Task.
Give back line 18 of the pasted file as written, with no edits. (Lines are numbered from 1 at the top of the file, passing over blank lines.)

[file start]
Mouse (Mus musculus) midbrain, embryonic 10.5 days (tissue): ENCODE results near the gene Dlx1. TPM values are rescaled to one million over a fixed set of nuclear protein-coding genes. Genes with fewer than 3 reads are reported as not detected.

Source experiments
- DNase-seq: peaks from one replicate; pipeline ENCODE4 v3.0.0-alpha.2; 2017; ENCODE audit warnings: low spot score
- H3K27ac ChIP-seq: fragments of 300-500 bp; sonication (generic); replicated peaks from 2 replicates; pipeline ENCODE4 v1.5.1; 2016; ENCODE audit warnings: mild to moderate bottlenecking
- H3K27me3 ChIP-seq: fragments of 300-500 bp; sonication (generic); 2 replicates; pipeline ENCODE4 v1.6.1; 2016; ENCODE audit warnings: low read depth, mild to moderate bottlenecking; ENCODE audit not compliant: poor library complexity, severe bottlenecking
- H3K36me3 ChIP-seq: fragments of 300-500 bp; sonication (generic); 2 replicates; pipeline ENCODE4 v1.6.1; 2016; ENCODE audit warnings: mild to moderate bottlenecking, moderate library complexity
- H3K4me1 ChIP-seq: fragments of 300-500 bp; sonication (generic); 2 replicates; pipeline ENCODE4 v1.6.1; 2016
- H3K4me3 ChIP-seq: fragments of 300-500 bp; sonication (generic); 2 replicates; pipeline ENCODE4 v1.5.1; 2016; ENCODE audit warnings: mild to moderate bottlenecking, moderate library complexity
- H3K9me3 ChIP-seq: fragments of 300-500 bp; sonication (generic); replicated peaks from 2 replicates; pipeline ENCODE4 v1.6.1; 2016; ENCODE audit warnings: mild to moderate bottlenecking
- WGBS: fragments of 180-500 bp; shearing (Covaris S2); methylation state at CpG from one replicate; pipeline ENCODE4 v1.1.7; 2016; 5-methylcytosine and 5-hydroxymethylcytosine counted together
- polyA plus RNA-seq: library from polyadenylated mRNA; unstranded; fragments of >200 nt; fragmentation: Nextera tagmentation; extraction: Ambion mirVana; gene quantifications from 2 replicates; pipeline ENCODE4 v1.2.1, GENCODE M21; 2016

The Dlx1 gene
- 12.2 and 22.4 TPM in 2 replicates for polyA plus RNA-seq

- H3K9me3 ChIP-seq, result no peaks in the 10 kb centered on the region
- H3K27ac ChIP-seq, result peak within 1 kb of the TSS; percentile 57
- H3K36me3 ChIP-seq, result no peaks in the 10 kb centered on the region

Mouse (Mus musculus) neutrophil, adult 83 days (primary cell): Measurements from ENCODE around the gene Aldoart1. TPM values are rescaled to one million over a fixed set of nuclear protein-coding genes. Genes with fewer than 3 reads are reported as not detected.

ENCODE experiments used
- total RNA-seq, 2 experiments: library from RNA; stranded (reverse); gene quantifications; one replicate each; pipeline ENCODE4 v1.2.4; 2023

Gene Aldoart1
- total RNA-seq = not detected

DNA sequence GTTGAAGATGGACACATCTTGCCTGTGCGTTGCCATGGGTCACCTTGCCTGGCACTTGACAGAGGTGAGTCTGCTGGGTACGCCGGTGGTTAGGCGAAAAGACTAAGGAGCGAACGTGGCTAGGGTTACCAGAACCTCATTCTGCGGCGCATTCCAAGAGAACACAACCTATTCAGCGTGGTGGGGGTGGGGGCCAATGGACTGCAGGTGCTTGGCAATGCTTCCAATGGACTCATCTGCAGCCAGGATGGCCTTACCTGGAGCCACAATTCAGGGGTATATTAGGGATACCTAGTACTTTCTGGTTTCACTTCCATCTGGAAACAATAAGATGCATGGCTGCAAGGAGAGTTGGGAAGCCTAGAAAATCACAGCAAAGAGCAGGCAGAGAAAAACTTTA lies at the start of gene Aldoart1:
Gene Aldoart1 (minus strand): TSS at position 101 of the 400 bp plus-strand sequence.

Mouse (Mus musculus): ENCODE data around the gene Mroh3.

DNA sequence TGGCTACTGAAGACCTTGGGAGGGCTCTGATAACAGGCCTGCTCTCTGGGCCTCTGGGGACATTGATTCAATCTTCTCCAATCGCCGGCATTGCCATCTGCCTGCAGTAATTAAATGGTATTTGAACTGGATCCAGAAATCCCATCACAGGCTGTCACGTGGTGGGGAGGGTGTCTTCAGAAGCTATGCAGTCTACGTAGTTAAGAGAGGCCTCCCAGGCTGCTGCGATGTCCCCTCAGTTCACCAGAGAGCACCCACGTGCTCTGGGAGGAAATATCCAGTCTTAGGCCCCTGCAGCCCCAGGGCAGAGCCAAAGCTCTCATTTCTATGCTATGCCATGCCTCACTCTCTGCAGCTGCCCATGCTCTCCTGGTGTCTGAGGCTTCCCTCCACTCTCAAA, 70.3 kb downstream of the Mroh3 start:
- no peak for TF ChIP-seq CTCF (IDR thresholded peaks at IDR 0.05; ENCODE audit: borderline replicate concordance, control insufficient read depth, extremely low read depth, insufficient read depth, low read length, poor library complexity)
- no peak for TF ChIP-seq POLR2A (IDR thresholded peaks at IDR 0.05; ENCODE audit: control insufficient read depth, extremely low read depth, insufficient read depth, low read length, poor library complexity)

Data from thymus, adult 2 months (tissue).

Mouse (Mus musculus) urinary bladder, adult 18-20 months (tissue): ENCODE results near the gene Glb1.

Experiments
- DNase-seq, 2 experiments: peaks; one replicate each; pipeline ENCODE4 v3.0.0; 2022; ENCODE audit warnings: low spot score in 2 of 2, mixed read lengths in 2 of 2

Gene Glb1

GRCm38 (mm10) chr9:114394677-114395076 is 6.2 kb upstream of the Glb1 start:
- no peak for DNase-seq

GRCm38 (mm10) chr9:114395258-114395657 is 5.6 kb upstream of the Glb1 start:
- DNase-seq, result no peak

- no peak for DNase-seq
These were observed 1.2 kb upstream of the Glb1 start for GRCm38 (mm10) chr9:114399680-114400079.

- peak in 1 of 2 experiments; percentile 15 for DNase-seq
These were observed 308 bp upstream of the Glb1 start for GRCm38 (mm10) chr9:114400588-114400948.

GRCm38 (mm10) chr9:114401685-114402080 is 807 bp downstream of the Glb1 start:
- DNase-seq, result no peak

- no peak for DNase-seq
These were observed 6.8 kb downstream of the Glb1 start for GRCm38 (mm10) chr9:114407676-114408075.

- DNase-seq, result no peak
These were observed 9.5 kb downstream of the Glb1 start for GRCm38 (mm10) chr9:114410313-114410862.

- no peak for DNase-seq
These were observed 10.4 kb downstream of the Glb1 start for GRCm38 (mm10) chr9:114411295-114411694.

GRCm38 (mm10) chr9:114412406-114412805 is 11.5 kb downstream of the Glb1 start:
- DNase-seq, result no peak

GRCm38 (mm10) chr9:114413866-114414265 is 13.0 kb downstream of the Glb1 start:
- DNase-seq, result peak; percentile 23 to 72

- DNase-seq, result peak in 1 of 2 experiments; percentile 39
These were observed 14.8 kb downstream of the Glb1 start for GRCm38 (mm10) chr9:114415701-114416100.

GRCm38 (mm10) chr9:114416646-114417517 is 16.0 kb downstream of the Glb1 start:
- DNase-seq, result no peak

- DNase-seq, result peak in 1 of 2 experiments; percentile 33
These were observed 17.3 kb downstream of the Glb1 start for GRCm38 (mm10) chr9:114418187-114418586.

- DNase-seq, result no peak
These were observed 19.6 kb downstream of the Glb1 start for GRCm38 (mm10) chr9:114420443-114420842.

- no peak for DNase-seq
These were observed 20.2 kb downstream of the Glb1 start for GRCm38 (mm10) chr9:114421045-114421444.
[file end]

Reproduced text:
ENCODE experiments used